Absence epilepsy ( Absence-epilepsy,Petit mal seizure )
An absence seizure is a type of seizure that causes a short period of “blank out” or staring into space (short-term disturbance of consciousness). Like other kinds of seizures, absence seizure is caused by abnormal activity of the brain. However an absence seizure isn't characterized by falls or twitching generally known with epilepsy.
Absence seizures are a generalized epileptic seizure type, described by brief lapses of awareness. The hallmark of the absence seizures is abrupt occuring and sudden-onset impairment of consciousness, interruption of ongoing activities and a blank stare. However an absence seizure isn't described by falls or twitching (myoclonies) which are generally occuring with epilepsy. It affects the complete brain (generalized) and the cause is generally speaking not known.
Swelling in the genital area, Swelling of the testicles, Testicular pain, Distended abdomen, Abdominal pain, Bleeding from vagina, Back pain, Fever, Sore throat, Hoarseness, Swollen glands in the neck, Pain on swallowing, Earache, Drowsiness, Tremor at rest, Cramps, Disorientation regarding time or place, Feeling faint
If the patient is speaking, speech is slowed or interrupted; if walking, he or she stands transfixed; if eating, the food will stop on its way to the mouth. Attacks last till 30 seconds and goes away as quickly as it started. There are two types of absence seizures: -Simple absence seizures: During a simple absence seizure, a person usually just stares into space for less than 10 seconds. Because they happen so quickly, it’s very easy not to notice simple absence seizures, or to confuse them with daydreaming or not paying attention. -Complex absence seizures: During a complex absence seizure, a person will make some kind of movement in addition to staring into space. Movements may include blinking, chewing, or hand gestures. A complex absence seizure can last up to 30 seconds. Absence seizures, in contrast to the majority of seizure disorders, are not followed by a period of disorientation or lethargy (postictal state).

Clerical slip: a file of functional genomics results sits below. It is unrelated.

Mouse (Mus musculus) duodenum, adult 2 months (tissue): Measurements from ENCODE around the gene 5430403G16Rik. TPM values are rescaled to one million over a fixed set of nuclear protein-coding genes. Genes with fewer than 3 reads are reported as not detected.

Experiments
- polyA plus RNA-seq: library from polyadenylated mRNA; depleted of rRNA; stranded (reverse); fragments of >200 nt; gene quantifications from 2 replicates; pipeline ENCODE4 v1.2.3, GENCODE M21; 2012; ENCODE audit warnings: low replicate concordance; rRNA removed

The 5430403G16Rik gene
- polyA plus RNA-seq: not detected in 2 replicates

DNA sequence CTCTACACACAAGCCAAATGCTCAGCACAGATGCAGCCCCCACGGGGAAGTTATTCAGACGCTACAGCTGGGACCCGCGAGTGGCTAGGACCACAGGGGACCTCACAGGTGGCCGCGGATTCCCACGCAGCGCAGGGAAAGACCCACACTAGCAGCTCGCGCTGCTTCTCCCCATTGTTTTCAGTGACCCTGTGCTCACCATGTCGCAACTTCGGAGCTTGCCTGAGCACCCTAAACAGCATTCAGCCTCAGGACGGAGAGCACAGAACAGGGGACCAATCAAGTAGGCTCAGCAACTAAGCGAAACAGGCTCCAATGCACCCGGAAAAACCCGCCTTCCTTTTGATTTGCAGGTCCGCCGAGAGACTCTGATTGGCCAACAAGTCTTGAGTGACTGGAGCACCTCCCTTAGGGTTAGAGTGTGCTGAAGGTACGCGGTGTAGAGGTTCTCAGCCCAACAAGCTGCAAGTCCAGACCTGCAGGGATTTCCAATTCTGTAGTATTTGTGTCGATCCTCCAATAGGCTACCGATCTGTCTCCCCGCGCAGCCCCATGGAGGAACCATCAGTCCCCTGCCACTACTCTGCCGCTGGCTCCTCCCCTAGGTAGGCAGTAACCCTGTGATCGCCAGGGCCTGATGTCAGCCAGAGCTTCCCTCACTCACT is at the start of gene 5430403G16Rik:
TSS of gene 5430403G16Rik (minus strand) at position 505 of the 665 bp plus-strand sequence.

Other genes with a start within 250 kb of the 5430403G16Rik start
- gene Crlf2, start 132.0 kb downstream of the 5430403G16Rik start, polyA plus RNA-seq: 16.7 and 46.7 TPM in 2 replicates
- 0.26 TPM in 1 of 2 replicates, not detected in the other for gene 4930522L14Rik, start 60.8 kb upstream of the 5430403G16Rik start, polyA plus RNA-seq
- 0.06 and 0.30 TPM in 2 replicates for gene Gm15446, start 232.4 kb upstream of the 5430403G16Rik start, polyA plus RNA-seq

The diagnosis of an absence seizure can be made by seeing the typical changes in EEG and the observation of the seizure. There are medicines that can help to prevent absence seizures. However it can be possible that multiple medication needs to be combined to have a freedom from seizures. And it’s also possible that absence seizures will go away on their own. In children, 7 out of 10 kids with absence seizures will stop having them by age of 18. Possible treatment of patients with absence seizures only are sodium valproate or ethosuximide.